Is it Bad to Consume a Lot of Caffeine?

Are you a coffee lover? In this article we'll share the risks that you may expose yourself to if you exceed the recommended daily amount of caffeine.
Is it Bad to Consume a Lot of Caffeine?

Last update: 06 May, 2019

Caffeine is a compound that’s found in the leaves of different varieties of plants. This makes it a substance of plant origins. Caffeine has the function of protecting plants from the attack of insects. Therefore, it acts as a pesticide. But, what happens to the body if you consume too much caffeine?

Caffeine may be called differently depending on the plant it comes from. For example, the type of caffeine that comes from the guarana plant.

We know that caffeine is one of the most popular substances in the world. In both Spain and the United States, more than 90 percent of the adult population drink coffee regularly. Read along to find out which vegetables contain caffeine.

How do we consume caffeine?

Many people think that caffeine can only be found in coffee, however, we know that that is not true. In addition to being found in other plants, caffeine can also be found in different elements of non-food use. This is very important to know because you may be abusing caffeine without being aware of it.

  • Coffee: as we all know, it’s the main source of caffeine, but not the only one.
  • Tea and guarana: they are two plants that are rich in caffeine. They are mainly consumed in the form of infusions.
  • Cocoa: cocoa, as well as other sweet substances such as cake or ice cream also contain caffeine in low concentrations.
  • Analgesics and medicines: caffeine is included in these products because it has been linked to relieving headaches.
  • Many cosmetics

Regarding caffeine consumption, the recommended daily intake should be 400 milligrams. This is an amount that has been found to cause no negative side effects in most people. Keep in mind that the measurement may vary depending on physical conditions and tolerance.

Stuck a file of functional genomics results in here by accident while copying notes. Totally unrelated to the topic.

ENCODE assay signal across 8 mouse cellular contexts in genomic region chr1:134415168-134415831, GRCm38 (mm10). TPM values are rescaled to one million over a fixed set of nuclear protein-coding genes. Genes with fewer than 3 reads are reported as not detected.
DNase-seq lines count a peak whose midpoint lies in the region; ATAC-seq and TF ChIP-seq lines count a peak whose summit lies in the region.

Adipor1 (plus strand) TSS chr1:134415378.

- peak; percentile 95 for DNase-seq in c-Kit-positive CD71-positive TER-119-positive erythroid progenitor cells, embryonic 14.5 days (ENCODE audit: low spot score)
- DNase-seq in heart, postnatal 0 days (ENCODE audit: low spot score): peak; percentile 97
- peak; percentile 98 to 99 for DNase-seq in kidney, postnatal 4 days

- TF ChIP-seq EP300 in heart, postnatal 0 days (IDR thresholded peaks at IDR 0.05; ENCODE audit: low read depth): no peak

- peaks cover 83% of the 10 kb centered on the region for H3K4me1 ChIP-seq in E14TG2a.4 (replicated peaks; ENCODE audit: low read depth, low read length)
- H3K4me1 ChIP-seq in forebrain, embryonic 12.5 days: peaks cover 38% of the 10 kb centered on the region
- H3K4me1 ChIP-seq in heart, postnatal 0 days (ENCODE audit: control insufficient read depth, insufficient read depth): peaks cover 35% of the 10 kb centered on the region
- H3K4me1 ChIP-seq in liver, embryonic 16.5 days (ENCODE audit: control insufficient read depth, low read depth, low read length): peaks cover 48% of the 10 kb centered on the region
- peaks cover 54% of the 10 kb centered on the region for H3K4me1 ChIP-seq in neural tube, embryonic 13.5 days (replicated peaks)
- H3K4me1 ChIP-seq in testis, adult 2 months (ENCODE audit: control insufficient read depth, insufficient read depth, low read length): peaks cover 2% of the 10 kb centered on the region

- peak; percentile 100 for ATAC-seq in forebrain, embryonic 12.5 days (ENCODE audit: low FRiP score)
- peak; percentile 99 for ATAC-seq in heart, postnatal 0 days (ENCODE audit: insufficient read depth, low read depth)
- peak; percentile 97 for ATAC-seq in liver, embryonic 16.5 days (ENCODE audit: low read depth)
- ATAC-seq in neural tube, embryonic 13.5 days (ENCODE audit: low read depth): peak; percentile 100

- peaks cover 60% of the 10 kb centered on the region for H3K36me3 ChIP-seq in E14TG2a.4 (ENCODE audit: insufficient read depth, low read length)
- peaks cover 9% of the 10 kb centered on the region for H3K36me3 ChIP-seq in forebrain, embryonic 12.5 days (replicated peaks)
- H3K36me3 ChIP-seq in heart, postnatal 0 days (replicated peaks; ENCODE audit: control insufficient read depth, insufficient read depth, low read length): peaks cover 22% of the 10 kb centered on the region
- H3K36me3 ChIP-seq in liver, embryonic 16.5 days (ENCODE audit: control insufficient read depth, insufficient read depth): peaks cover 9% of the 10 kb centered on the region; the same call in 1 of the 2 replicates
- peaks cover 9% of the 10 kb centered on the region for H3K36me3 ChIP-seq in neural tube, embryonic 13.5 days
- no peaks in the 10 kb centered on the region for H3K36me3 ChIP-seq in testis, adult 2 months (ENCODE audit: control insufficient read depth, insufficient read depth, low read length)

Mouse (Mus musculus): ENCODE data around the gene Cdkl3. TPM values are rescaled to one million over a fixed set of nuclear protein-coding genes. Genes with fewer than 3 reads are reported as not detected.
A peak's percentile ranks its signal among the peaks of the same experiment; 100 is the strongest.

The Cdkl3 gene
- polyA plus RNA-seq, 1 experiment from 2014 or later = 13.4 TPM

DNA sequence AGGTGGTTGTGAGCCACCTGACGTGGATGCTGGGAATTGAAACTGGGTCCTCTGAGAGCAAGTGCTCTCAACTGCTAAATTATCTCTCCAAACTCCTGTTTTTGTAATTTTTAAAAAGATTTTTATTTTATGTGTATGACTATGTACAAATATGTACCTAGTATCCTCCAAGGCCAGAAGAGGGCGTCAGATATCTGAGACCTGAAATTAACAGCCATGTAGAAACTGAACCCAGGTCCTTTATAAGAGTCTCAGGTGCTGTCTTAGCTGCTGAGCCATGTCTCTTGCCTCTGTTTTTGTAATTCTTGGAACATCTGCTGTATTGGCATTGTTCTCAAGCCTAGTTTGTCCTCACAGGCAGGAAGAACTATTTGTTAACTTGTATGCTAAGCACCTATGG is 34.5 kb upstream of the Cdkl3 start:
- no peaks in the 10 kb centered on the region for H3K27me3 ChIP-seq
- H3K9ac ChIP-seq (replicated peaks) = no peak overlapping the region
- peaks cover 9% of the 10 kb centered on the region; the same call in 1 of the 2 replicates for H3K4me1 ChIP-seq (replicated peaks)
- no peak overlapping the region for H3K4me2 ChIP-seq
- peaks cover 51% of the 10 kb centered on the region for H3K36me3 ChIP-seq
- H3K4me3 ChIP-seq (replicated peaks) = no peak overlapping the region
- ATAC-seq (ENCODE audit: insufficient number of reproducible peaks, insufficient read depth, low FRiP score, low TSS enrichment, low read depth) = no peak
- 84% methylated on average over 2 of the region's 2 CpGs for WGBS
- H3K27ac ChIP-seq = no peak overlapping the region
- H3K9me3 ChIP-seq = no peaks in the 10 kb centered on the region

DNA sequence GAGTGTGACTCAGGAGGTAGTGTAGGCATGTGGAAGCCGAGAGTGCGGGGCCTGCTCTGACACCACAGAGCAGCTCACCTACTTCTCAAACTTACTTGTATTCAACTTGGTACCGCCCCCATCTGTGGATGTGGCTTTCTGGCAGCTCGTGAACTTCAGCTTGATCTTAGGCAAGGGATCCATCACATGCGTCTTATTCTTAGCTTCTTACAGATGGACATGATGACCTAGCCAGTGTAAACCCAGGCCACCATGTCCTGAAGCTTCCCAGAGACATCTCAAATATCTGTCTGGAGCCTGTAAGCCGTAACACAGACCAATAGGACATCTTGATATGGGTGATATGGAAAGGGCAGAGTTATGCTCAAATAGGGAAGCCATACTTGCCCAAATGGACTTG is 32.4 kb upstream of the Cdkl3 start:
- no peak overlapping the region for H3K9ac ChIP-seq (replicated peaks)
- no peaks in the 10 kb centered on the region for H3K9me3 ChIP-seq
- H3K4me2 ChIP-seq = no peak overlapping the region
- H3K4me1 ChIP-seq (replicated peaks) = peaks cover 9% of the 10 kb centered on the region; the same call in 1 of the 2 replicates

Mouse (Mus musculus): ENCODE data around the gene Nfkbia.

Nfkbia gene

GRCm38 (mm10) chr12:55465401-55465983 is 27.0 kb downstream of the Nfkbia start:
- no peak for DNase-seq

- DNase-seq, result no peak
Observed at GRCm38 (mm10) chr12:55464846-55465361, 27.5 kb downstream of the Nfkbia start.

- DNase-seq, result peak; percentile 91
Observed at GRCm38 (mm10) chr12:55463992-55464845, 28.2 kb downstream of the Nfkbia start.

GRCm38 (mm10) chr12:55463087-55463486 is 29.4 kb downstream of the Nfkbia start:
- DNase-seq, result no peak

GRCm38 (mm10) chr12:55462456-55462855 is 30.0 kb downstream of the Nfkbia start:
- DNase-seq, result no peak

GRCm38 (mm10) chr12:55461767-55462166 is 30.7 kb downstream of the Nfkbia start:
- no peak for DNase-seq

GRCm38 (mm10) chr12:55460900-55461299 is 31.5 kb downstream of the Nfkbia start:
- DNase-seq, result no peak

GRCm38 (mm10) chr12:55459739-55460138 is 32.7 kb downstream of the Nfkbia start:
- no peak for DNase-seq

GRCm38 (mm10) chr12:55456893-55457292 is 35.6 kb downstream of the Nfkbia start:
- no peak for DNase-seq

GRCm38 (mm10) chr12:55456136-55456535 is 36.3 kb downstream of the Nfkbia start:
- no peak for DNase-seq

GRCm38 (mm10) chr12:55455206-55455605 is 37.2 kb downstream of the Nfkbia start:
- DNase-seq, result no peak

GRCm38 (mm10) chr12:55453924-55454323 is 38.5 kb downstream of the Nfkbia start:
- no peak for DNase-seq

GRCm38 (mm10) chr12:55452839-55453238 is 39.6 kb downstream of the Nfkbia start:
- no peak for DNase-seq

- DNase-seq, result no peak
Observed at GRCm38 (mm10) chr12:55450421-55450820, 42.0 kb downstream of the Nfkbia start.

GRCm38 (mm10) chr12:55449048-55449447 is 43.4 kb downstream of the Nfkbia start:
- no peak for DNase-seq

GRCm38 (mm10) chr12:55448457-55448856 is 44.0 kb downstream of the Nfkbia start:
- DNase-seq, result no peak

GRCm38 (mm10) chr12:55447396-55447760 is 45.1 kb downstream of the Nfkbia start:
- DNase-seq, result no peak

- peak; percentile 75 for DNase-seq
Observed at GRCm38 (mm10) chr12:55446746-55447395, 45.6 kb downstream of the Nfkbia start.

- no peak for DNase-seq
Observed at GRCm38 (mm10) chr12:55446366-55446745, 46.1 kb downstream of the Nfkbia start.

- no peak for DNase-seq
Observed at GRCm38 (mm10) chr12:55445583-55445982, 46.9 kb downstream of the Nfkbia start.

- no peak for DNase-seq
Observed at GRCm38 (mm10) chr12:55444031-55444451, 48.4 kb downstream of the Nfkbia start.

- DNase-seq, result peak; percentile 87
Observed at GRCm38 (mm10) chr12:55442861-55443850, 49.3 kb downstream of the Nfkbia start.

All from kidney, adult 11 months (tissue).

The recommended amount for pregnant women is 200 milligramssince too much caffeine may pose a risk to the fetus.

Woman with headache

Risks of consuming too much caffeine

Abstinence syndrome

If the body becomes used to receiving caffeine daily, it becomes accustomed to it and becomes more  tolerant. This brings (as a consequence) an increase in the amount of coffee consumed each day to gradually make up for the tolerance. This issue does not arise if you consume less than 400 milligrams of caffeine a day, it arises if you have caffeine in excess.

The abuse of caffeine can induce symptoms such as tiredness, drowsiness, anxiety, and headaches. In addition, it can hinder sleep, cause a lack of concentration and excessive nervousness.


Consuming large amounts of caffeine on a daily basis can cause hallucinations. These do not usually occur in an extreme manner, however, optical and auditory effects have been described.


Consuming too much caffeine can cause dehydration since it has diuretic properties. You may have noticed that coffee, tea and other drinks that contain caffeine make you want to urinate.

Epileptic seizures

Those who suffer from epileptic seizures shouldn’t consume caffeine since it can cause a lack of sleep. A lack of sleep in people who suffer from epilepsy can cause an increase in symptoms.


Having too much caffeine can also cause abdominal pain since the substance stimulates gastric segregation. People who suffer from stomach ulcers should not ingest caffeine since it could aggravate symptoms.

Woman with abdominal pain

In conclusion, consuming the recommended amount of caffeine produces no side effects. In fact, caffeine is used by the vast majority of people around the world. However, caffeine in excess can cause several health issues such as all of those mentioned above. Therefore, do not exceed 400 milligrams a day.


All cited sources were thoroughly reviewed by our team to ensure their quality, reliability, currency, and validity. The bibliography of this article was considered reliable and of academic or scientific accuracy.

This text is provided for informational purposes only and does not replace consultation with a professional. If in doubt, consult your specialist.